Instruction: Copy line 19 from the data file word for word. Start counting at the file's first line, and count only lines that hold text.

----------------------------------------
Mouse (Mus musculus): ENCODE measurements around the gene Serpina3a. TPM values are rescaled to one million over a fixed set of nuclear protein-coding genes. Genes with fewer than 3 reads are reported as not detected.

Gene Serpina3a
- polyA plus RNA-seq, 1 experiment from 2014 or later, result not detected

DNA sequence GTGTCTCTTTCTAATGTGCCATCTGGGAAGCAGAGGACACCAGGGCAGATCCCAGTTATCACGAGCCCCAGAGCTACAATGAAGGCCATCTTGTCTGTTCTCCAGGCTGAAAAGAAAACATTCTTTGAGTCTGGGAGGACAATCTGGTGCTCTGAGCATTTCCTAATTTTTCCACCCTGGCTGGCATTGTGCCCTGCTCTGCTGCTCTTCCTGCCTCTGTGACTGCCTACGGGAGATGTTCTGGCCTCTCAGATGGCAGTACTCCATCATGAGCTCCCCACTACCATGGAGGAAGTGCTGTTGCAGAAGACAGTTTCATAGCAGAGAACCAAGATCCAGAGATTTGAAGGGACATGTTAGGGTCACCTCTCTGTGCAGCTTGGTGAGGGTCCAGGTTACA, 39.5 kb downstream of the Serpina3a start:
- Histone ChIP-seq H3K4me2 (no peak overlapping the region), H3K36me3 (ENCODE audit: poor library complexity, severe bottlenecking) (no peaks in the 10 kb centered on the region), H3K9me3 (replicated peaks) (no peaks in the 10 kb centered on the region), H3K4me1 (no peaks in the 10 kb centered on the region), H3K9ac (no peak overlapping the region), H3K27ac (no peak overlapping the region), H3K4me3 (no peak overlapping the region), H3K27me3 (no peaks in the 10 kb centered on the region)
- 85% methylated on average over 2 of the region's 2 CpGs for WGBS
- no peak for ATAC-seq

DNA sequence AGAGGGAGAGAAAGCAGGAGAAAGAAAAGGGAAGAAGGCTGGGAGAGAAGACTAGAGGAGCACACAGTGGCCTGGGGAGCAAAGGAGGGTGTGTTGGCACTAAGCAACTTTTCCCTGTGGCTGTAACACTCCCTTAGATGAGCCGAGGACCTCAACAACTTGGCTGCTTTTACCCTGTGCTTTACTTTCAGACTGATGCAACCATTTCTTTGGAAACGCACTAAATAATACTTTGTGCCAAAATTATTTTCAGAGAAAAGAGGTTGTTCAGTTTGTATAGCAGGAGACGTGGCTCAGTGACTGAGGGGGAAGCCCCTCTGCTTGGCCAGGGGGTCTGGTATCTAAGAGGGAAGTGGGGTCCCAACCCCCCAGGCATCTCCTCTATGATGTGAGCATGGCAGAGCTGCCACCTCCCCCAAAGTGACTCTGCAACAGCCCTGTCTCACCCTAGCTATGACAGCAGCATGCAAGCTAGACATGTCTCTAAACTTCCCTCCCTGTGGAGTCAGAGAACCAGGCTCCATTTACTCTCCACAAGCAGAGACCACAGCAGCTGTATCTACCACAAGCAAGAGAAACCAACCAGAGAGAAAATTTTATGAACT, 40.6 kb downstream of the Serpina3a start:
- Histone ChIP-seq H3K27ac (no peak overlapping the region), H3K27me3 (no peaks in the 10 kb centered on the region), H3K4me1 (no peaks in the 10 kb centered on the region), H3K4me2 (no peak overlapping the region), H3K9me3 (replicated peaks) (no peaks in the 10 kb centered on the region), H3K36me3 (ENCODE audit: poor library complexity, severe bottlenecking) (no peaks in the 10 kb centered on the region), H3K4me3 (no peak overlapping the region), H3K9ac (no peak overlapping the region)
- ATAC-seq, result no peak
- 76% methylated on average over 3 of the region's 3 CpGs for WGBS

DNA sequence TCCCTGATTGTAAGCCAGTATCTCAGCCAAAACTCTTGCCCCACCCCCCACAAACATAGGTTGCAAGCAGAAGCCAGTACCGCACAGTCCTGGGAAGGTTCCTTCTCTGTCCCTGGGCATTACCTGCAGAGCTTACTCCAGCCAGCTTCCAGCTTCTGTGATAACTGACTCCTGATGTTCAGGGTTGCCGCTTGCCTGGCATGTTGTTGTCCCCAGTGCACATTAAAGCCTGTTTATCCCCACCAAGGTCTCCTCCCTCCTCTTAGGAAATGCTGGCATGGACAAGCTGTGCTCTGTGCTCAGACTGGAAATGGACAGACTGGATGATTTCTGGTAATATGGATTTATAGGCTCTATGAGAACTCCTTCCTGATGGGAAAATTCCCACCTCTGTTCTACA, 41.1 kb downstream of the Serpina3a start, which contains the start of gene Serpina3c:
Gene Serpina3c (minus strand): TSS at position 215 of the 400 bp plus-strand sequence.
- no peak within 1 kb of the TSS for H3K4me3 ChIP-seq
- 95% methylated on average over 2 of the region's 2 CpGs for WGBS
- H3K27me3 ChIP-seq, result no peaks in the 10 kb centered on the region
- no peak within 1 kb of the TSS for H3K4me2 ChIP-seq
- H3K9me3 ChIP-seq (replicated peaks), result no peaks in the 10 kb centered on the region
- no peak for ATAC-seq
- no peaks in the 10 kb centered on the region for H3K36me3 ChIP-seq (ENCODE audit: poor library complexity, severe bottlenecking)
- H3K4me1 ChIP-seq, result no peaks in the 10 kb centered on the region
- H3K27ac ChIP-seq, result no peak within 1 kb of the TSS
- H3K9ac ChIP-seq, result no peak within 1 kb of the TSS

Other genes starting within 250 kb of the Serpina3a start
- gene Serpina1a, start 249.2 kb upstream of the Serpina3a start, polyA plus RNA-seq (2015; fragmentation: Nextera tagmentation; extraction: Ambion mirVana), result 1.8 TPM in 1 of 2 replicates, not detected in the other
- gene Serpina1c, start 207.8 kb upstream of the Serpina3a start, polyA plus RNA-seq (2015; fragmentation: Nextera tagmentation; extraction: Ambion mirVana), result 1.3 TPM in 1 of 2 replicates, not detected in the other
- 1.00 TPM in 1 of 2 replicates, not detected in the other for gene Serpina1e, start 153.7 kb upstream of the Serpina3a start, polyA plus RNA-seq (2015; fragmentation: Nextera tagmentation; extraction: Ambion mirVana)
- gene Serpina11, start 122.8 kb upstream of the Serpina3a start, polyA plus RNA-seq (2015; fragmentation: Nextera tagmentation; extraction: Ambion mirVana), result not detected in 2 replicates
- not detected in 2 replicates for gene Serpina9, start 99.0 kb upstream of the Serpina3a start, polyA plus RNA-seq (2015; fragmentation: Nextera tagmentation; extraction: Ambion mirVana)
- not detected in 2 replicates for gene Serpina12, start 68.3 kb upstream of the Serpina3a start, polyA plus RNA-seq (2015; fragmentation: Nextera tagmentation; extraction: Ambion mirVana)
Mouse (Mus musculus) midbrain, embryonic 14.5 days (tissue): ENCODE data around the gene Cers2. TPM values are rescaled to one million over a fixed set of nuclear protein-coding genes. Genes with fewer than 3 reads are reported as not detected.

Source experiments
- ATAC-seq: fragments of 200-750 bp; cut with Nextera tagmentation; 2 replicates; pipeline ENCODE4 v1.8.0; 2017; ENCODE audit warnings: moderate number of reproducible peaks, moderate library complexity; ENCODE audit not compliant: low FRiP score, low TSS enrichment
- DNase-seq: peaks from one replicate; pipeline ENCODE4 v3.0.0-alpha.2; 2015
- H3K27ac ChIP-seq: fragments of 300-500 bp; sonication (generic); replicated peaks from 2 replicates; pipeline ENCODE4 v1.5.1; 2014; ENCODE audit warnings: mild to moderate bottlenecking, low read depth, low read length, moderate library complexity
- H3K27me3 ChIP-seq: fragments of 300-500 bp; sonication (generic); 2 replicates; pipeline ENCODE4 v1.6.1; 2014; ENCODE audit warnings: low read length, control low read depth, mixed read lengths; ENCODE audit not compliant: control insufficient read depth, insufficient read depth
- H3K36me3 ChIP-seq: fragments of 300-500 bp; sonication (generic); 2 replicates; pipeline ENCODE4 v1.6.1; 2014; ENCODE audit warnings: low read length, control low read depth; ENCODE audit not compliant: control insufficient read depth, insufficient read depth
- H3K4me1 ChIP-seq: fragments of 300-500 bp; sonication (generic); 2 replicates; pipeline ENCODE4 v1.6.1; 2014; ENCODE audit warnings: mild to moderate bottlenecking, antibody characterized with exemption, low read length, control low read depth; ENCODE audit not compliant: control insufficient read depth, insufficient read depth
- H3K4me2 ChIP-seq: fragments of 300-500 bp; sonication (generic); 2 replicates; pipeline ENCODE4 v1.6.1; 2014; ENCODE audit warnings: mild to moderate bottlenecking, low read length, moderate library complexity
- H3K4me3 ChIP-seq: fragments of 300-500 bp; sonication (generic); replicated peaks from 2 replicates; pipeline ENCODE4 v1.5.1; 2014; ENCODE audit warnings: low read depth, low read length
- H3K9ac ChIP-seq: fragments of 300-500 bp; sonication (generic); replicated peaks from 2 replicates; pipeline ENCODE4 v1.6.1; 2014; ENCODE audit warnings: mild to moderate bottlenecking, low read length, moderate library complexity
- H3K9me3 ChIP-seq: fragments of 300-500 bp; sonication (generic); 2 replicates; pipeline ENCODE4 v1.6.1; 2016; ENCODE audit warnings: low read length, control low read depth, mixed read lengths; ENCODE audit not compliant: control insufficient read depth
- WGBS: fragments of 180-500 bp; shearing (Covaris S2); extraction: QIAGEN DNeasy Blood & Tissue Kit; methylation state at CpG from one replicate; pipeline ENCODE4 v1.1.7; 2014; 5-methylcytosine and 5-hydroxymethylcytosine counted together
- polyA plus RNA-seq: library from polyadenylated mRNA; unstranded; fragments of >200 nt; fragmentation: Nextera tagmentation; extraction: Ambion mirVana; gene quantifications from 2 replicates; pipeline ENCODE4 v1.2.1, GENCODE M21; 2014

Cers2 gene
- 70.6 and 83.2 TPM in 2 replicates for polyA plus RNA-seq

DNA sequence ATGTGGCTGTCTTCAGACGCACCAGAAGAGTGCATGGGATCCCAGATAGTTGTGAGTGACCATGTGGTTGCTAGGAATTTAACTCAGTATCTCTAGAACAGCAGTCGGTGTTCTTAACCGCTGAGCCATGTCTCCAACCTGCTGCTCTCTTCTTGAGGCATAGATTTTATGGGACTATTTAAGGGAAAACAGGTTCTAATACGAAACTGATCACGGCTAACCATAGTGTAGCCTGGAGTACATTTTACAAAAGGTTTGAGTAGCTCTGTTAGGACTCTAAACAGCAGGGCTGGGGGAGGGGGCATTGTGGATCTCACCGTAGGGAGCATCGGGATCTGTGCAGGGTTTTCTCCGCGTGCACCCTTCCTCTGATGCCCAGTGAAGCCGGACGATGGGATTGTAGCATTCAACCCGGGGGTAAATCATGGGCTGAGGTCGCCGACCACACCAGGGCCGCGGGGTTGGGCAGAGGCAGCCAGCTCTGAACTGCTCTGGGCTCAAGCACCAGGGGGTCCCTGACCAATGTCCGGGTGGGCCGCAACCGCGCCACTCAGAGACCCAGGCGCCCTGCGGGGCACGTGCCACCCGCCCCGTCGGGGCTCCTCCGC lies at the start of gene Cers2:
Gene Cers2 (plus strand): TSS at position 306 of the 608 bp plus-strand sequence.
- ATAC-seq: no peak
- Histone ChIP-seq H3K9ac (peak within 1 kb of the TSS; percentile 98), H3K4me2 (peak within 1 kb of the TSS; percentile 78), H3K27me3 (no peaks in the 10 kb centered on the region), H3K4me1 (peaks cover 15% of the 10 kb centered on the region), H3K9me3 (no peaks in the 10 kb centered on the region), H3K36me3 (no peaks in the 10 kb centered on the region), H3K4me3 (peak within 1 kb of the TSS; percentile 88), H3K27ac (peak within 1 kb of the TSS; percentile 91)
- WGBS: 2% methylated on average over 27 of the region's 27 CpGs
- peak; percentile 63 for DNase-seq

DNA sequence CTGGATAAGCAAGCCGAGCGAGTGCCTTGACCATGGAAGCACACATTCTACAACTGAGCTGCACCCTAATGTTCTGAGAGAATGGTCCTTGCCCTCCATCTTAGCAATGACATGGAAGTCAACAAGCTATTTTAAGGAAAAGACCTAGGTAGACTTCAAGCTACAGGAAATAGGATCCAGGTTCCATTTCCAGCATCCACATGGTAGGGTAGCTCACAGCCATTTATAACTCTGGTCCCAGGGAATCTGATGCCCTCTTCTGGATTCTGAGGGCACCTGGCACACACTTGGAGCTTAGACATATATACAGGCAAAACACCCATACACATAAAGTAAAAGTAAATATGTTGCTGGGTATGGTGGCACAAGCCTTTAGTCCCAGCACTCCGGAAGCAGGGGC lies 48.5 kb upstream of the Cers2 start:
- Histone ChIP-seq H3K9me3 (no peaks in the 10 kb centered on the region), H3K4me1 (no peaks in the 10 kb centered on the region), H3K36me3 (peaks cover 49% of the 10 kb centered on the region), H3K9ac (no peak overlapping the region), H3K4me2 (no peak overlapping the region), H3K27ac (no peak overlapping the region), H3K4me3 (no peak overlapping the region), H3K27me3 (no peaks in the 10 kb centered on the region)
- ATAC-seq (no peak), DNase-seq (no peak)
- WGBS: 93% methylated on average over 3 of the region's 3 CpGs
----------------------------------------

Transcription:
- no peak for ATAC-seq